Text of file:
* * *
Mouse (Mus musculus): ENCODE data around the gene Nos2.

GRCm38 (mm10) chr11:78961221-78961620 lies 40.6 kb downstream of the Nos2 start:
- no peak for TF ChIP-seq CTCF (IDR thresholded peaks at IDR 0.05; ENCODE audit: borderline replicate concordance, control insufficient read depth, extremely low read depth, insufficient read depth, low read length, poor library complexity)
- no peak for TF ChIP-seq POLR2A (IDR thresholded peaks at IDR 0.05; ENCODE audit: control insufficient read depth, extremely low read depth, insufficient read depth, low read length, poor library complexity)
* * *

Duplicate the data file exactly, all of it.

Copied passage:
Mouse (Mus musculus): ENCODE data around the gene Nos2.

GRCm38 (mm10) chr11:78961221-78961620 lies 40.6 kb downstream of the Nos2 start:
- no peak for TF ChIP-seq CTCF (IDR thresholded peaks at IDR 0.05; ENCODE audit: borderline replicate concordance, control insufficient read depth, extremely low read depth, insufficient read depth, low read length, poor library complexity)
- no peak for TF ChIP-seq POLR2A (IDR thresholded peaks at IDR 0.05; ENCODE audit: control insufficient read depth, extremely low read depth, insufficient read depth, low read length, poor library complexity)